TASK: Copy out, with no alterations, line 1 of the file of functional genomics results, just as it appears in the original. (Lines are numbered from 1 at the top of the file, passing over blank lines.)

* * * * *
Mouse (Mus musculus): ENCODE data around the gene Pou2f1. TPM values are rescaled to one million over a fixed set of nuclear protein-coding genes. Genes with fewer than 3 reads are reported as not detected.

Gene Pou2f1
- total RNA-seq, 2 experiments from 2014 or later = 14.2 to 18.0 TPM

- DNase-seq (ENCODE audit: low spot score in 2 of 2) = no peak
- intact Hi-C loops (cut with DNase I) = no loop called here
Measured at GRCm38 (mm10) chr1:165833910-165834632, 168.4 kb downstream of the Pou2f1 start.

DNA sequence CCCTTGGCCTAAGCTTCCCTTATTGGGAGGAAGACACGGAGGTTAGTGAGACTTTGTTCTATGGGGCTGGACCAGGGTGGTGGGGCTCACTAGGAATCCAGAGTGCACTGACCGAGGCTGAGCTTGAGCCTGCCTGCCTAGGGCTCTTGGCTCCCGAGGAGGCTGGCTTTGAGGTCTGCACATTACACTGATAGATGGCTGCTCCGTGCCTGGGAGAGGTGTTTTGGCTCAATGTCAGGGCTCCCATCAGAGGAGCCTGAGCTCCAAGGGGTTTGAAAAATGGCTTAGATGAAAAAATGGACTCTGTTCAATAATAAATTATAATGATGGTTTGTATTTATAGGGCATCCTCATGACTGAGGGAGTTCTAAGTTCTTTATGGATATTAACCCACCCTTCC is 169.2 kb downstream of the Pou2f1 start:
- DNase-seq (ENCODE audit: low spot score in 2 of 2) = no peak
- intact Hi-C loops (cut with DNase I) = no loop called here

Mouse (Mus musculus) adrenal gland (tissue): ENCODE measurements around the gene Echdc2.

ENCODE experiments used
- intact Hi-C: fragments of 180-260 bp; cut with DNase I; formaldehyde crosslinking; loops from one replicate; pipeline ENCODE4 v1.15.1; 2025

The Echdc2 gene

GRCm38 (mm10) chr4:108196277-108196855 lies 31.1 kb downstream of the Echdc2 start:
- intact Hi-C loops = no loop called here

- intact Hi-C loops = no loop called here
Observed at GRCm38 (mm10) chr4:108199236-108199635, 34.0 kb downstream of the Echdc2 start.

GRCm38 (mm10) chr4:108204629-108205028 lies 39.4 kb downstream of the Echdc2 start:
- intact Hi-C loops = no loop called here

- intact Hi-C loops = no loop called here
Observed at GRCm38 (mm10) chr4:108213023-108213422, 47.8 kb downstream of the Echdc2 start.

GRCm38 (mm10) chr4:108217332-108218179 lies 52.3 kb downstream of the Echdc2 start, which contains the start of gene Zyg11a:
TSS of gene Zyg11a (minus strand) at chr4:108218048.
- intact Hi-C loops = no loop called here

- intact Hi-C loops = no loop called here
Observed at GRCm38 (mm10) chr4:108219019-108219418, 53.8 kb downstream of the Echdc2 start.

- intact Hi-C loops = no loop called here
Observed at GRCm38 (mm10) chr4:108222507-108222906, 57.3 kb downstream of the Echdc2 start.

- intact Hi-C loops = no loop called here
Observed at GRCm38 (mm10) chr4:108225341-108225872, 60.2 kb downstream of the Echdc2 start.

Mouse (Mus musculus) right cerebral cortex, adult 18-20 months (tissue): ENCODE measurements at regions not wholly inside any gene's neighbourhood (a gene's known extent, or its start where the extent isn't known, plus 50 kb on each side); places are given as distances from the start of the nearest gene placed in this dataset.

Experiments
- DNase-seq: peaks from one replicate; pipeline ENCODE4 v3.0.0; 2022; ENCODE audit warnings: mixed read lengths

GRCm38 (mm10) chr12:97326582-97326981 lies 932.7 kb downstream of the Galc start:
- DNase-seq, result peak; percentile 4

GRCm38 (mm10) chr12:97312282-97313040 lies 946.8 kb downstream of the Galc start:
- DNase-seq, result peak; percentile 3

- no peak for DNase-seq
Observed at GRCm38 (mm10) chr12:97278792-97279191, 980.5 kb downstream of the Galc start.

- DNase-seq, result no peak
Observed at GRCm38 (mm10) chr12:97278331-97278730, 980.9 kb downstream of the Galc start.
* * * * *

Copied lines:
Mouse (Mus musculus): ENCODE data around the gene Pou2f1. TPM values are rescaled to one million over a fixed set of nuclear protein-coding genes. Genes with fewer than 3 reads are reported as not detected.